Gulf May 2016

Iraq: towards an intra-Shia armed confrontation?

The so-called “Islamic State” is not the only threat that Iraq’s central institutions have been facing: the Shia faction has never been so fragmented and conflicting as today, putting under pressure the post-2003 system of power based on fragile sectarian balances and quotas.

On April 30 and then on May 20, protesters led by the Shia cleric Muqtada al-Sadr penetrated into the Baghdad’s Green Zone, storming highly-protected institutions, as the parliament and the prime minister’s office; they also stormed the headquarters of the rival Dawa party in Karbala and al-Nasiriyah.

Previously, Al-Ahrar (al-Sadr’s movement) had rejected the cabinet reshuffle suggested by the prime minister Haider al-Abadi, asking for the replacement of all ministries with independent technocrats and symbolically calling for the substitution of the three presidents (among them, the Kurdish president and the Sunni speaker of the Parliament), betting on populism to gain leverage on Baghdad.

This unprecedented mobilisation has introduced a new, hazardous dynamic in the Iraqi scenario: the “top-down driven” street protest: in fact, al-Sadr was able to capitalise on popular resentment against corruption and political ineffectiveness. At the same time, the Islamic State has intensified its suicide attacks in the capital taking advantage of the institutional impasse, with the purpose to target predominantly Shia-populated districts.

It would be too much simplistic to describe the Sadrist mobilisation as a political confrontation between the street and élites. This is the way Al-Ahrar wants to describe the dispute in order to rally popular support: although an outsider of the current establishment, al-Sadr embodies a traditional, vertical kind of leadership (with his familiar and religious legacy) rooted in Basra, the Southern and Shiite most oil-rich Iraqi region.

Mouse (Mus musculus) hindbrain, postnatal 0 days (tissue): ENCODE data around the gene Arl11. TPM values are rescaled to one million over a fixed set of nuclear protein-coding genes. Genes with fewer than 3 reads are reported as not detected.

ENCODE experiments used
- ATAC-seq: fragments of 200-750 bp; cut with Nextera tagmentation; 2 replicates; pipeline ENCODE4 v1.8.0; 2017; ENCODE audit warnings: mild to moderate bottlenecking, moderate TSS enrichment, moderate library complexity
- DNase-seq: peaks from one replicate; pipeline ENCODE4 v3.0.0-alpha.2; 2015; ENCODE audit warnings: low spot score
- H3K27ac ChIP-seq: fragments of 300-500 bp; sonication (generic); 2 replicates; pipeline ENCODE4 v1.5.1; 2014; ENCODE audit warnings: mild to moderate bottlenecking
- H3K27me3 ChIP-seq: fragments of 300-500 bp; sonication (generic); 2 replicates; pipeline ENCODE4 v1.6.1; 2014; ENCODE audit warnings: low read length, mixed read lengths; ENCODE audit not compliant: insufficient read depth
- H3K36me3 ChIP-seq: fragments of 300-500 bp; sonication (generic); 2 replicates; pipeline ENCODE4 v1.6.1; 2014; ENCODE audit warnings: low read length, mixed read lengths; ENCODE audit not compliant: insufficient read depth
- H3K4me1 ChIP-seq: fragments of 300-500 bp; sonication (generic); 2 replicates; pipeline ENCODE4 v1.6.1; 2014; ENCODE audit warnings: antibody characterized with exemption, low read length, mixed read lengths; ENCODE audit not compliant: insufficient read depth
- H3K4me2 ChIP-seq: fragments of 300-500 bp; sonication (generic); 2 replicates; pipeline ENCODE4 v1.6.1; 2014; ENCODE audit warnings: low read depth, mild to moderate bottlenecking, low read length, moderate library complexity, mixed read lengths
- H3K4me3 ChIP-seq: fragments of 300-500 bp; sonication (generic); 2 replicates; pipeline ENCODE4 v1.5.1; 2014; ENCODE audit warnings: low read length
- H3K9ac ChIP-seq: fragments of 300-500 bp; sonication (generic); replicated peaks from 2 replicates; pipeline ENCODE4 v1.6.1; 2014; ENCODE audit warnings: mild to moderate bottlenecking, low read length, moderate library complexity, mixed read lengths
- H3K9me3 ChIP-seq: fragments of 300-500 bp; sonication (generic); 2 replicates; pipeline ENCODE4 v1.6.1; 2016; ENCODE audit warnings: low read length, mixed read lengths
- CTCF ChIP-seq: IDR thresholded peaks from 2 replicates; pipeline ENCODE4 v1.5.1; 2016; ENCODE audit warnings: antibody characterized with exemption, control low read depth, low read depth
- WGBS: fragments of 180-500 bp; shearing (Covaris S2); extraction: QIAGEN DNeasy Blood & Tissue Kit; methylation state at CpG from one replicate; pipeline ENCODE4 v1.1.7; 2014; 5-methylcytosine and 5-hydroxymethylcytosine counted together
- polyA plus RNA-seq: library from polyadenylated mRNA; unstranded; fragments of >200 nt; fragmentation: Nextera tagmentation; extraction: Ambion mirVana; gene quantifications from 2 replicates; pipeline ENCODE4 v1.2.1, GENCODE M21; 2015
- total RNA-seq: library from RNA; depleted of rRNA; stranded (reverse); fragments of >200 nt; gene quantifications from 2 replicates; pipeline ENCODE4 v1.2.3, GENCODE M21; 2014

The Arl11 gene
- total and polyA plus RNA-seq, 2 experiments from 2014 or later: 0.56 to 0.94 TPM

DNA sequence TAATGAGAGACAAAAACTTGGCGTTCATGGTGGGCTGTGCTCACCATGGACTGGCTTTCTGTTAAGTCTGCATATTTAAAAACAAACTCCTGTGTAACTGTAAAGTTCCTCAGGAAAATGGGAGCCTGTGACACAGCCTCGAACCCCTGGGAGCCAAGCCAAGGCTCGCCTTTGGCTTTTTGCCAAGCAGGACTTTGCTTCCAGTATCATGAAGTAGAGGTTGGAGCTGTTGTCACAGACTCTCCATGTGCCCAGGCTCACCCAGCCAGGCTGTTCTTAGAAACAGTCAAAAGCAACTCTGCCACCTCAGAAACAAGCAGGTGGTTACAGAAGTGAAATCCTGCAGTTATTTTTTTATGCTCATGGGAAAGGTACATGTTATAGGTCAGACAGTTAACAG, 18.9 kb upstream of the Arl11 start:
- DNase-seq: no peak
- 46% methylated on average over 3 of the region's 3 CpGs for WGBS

The rising question regards the increased political rivalry within the Shia camp: Al-Ahrar, the Dawa Islamic Party and the Islamic Supreme Council of Iraq (ISCI) represent interests more and more difficult to reconcile. The same ruling Dawa party experiences a competition for power between al-Abadi and former prime minister Nouri al-Maliki’s cronies.

After Saddam Hussein, the Sunni camp’s alienation from state institutions fragmented the tribal landscape, so that jihadi cells skilfully managed to build alliances in order to establish the “Caliphate”. Now, the intra-Shia rift risks to empower militias and paramilitary groups tied to government’s forces (as in the case of the Popular Mobilisation Forces, Hashid al-Shaabi), further undermining the role of regular forces. In this chaotic framework, the battle for Falluja, still a DAESH stronghold, is going to start.

United States and Iran’s negotiation would be critical to de-escalate tension and overcome the institutional impasse, but there is little room for bargaining. Both Washington and Teheran aim to downplay Sadr’s role, since Americans want to preserve the stability of Iraqi institutions (notwithstanding the dysfunctional sectarian-based system they contributed to create) in order to fight ISIS, while Iranians support the rivals Dawa and ISCI. However, Al-Ahrar rejects foreign mediations: during the assault at the Green Zone, Sadrists chanted slogans against the USA and Iran, directly calling for the end of the “quotas” system.

Bottom line: the disquieting perspective of an armed conflict within the Iraqi Shia faction is not an off-chance hypothesis.